Summary Communication Theory

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Introduction to Communication Theory:
Course Summary

Chapter 1: Launching your study

What is a theory? What distinguishes a good theory from a bad theory?

A theory is a set of systematic informed hunches about the way things work. A good theory goes beyond accepted wisdom and offers explanations and speculations about phenomena. Additionally, a good theory consists of a system of concepts which means that the theorist were able to make connections among his ideas. A theory tends to shape our perception of reality and behaviour and guides us through unknown areas.

Images of theory: 1.) Theories as nets: Theories try to explain phenomena. 2.) Theories as lenses: our perception is shaped by the way we want to see things. Thus, we
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To be a good interpretive theory of communication, the interpretive theory also has to comply with five requirements. First, the theory has to provide more information about the causes why people do what they do. By examining interpersonal interaction, the theorist offers rules for interaction. Secondly, the theory explains what people value. In addition, the theory must be appealing by having a comprehensible content and including metaphors and so on. The theory also has to be appealing among other interpretive theorists who are experienced on the examined field of communication. The last requirement is that a good interpretive theory induces some kind of change in a society.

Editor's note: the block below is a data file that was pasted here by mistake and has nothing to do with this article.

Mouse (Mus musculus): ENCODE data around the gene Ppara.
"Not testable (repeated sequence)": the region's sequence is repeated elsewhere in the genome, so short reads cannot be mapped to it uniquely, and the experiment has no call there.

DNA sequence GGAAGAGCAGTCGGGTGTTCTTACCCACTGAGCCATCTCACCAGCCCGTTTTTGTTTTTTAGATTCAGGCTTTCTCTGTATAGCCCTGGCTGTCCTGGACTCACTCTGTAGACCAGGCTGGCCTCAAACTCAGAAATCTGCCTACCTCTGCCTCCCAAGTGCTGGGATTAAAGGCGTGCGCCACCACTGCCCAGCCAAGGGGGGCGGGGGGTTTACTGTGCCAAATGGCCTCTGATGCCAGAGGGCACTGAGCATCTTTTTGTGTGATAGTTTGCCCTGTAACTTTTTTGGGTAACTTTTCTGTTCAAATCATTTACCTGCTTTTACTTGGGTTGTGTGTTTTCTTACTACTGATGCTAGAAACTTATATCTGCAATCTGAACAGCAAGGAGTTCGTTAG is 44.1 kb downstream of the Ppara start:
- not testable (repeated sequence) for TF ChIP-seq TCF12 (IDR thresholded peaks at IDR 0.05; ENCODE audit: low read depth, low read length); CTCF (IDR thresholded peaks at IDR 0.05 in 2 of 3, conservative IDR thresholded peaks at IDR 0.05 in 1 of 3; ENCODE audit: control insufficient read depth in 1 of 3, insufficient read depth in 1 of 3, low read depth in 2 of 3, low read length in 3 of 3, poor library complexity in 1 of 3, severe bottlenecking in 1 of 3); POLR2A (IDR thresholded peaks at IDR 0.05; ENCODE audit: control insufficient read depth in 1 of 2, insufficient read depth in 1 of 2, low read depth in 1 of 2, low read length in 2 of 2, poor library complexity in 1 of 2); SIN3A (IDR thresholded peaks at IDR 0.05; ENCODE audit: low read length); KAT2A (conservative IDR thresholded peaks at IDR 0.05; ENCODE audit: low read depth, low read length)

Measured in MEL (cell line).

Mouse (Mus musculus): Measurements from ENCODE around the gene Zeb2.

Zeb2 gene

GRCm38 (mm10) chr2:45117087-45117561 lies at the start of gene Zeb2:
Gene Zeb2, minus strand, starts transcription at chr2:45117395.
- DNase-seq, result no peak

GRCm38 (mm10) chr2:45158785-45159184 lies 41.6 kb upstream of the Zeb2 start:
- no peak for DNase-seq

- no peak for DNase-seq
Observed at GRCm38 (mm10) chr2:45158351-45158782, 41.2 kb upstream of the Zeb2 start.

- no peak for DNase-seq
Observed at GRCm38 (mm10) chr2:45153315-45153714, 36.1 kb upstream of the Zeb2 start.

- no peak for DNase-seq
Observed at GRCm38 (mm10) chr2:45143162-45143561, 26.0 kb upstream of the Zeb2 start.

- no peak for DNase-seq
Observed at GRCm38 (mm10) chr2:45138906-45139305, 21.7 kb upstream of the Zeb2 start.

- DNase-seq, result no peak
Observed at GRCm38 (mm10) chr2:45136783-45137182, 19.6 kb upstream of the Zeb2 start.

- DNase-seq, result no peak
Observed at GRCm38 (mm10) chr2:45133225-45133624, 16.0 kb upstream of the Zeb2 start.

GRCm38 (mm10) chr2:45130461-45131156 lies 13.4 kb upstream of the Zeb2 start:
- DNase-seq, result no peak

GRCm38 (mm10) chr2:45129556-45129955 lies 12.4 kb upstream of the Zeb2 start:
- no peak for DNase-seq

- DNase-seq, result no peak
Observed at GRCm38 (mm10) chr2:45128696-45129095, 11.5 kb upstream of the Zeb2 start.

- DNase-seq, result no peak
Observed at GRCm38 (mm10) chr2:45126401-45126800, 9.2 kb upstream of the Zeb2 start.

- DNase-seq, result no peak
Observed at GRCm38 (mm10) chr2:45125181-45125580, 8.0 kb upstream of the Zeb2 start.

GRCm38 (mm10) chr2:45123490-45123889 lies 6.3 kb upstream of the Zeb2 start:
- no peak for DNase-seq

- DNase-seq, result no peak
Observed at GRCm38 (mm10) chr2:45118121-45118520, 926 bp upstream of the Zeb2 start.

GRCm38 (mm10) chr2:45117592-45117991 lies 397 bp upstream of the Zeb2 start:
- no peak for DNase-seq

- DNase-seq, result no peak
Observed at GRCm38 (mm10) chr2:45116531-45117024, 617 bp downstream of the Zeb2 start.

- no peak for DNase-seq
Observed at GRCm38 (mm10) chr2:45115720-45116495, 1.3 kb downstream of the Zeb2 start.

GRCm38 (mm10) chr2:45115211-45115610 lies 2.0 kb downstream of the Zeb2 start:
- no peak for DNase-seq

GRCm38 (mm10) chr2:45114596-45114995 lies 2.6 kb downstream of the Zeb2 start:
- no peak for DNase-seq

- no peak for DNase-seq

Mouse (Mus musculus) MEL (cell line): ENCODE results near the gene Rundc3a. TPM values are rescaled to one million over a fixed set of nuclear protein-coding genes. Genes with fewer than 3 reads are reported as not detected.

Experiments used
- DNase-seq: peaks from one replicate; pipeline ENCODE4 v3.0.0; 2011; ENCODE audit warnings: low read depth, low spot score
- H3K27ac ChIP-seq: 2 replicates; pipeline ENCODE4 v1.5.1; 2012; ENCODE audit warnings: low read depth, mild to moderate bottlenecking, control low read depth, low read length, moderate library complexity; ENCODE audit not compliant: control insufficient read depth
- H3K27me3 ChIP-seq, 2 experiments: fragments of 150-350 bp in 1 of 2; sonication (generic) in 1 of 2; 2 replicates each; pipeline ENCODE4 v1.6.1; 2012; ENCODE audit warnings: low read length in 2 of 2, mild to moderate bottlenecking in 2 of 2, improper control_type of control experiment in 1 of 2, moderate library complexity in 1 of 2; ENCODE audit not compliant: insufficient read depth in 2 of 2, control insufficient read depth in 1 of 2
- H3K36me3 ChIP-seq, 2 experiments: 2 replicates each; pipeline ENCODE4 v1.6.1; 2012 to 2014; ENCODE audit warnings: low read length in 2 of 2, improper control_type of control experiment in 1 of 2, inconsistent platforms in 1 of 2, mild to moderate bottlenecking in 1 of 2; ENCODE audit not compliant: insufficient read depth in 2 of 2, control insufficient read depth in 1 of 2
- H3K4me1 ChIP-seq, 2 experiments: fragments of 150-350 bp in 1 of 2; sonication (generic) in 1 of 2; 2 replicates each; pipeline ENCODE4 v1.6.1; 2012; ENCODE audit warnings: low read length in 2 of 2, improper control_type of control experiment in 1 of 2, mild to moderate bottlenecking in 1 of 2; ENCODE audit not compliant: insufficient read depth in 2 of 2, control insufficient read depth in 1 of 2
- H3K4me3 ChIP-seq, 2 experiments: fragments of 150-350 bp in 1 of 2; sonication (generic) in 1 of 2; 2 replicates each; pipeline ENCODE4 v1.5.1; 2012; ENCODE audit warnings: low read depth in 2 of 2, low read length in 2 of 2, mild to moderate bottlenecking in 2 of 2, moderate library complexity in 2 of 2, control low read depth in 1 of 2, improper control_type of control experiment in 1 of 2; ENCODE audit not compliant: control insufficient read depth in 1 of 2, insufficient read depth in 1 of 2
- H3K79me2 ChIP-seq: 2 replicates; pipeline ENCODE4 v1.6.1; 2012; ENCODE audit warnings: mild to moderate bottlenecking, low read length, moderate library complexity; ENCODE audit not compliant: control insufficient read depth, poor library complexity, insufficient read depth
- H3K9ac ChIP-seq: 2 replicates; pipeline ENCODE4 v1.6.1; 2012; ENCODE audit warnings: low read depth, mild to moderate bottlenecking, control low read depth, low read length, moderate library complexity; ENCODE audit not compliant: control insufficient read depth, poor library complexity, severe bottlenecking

Chapter 5: Symbolic Interactionism
Theory Overview
Humans act toward people, things, and events on the basis of the meanings they assign to them. Once people define a situation as real, it has very real consequences. Without language there would be no thought, no sense of self, and no socializing presence of society within the individual. (Socio-cultural tradition)
Chapter Outline I. Introduction. A. George Herbert Mead was an influential philosophy professor at the University of Chicago, but he never published his ideas. B. After his death, his students published his teachings in Mind, Self, and Society. C. Mead's chief disciple, Herbert Blumer, further developed his theory. 1. Blumer coined the term symbolic interactionism, and claimed that communication
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